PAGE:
As Red Bank continues to claw its way out of an economic hole it hasn’t seen since the we-don’t-like-to-talk-about-it Dead Bank days, Mayor Pasquale Menna tends to periodically jab downtown’s retailers with a reminder that it’s going to take work to bring Red Bank back as a top destination in the region and beyond.
Lately, though, he’s taken a firmer approach.
At a council meeting last month, when two requests for car shows on Broad Street appeared on the agenda, he paused from the typical rubber-stamping of such requests.
“This is a chance to tickle, pinch, smack our retailers to stay open on Sunday,” Menna said, and then pointed to Red Bank RiverCenter Executive Director Nancy Adams, who was seated in the audience. “Get the word out. Tell them to stay open on Sunday. I might start smacking instead of pinching.”
It was another lash at a limp horse he’s been flogging since before Red Bank’s business dipped with the national economy. For years, Menna has been urging merchants to move away from the nine-to-five mindset and keep the lights on after dark and on Sunday, when too many stores, he says, are closed.
Torrid heat and humidity, with temperatures hovering around 100 degrees, made the early hours of the Jersey Shore Jazz & Blues Festival at the Middletown Arts Center a hard sell Saturday afternoon.
Formerly held in Marine Park in Red Bank, the festival this year splits its venues between Middletown, Long Branch and Asbury Park over three months. (Photos by Stacie Fanelli. Click to enlarge)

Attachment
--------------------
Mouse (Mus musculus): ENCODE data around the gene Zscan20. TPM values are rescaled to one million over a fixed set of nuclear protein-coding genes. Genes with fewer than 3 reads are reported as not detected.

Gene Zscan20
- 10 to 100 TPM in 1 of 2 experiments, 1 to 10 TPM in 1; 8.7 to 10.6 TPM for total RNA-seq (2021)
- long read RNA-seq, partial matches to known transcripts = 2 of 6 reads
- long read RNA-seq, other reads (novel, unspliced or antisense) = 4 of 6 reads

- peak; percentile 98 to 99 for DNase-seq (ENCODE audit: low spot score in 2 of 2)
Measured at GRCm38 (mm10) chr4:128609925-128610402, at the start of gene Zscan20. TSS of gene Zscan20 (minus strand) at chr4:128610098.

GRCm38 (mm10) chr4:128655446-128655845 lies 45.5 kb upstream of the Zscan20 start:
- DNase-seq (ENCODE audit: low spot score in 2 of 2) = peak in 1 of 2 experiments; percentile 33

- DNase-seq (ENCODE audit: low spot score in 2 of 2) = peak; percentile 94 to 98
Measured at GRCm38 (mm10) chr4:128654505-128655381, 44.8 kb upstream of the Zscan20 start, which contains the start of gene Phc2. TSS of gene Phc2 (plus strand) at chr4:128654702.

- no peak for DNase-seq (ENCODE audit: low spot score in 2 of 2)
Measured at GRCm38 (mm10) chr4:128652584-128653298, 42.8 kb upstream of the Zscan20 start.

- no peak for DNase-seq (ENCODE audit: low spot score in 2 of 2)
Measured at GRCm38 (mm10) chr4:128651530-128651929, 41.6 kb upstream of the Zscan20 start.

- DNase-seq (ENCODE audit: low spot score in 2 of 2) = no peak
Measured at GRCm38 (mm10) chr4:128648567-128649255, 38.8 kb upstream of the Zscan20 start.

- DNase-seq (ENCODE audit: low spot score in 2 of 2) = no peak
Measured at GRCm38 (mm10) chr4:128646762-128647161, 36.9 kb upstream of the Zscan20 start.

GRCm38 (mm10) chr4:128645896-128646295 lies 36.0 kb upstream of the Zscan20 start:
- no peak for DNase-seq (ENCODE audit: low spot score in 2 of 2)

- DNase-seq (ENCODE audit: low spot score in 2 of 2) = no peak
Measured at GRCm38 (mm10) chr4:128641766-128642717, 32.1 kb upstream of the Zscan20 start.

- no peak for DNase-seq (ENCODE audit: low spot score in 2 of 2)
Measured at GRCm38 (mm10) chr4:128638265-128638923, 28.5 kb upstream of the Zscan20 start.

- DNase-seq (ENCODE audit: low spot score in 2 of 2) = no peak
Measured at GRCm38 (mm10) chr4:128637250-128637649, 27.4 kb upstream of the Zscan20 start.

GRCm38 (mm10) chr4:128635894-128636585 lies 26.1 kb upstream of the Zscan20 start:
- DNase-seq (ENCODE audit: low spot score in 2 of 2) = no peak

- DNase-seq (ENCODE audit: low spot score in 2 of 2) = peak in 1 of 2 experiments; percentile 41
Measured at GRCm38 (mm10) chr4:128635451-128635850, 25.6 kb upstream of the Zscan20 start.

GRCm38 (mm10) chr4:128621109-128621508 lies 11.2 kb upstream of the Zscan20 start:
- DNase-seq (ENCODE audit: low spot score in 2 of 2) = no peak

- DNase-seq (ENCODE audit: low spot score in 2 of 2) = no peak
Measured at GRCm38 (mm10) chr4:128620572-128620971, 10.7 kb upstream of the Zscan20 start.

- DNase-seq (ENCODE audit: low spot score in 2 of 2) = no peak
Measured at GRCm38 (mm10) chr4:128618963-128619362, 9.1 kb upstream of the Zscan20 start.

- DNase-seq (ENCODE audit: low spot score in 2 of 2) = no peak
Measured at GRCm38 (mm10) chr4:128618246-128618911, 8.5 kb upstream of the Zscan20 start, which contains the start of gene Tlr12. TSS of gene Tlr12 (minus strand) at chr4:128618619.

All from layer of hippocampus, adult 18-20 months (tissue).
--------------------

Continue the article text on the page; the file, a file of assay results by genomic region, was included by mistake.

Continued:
By DUSTIN RACIOPPI
The Jersey Shore Jazz & Blues Festival, once a summer staple in Red Bank that was unceremoniously scratched off the calendar and has since been on a wayward journey for a permanent home, is taking the show on the road this year.
After a stint on the pavement at Monmouth Park, the festival’s foundation announced it’s taking a totally different direction three, actually making one-day stops over three months in as many towns.
“It is what it is right now,” festival organizer Dennis Eschbach told redbankgreen. “We’re going in a different direction this year.”
By DUSTIN RACIOPPI
Maryann Smeltzer was born in Long Branch, and for the last dozen or so, has lived with her husband of 39 years in West Long Branch.
Her allegiance, by logic, would be to one of those towns.
Not so for Smeltzer, who’s spent the last 31 years, with a break, making a daily trip up Ocean Avenue to Sea Bright Borough Hall, working her way up from a part-time secretary to borough administrator.
“Whenever I talk about my town, [husband Richard] thinks I’m talking about West Long Branch, but I’m talking about Sea Bright,” she said. “Sea Bright will always be my town.”
Smeltzer, who turns 60 on June 2, will retire from her town at the end of June.
One of the stores opening as part of a surge in new consignment shops in the Red Bank area has an unusual pedigree.
It’s called U Gallery, and it’s an offshoot of Universal Institute, a player in the healthcare industry specializing in services for brain-injured clients.
No, that’s not an egregious misprint. Lisa Lasso, who co-owns the rehab and vocational training facility, says a consignment shop/art gallery can work, and say she has the track record to prove it.
In an exclusive, today’s edition of Red Bank oRBit reports that three Bruce Springsteen fans, including one from Lincroft, have purchased the Long Branch house where the rocker wrote Born to Run and other songs from his 1975 breakthrough album of the same name.
They paid $280,000 for the 828-square-foot West End cottage just so no one else would buy and tear down what they see as a rock and roll shrine.
We dont want it to ever be anything than what it is,” co-buyer Kim McDermott tells oRbit, the entertainment news companion to redbankgreen.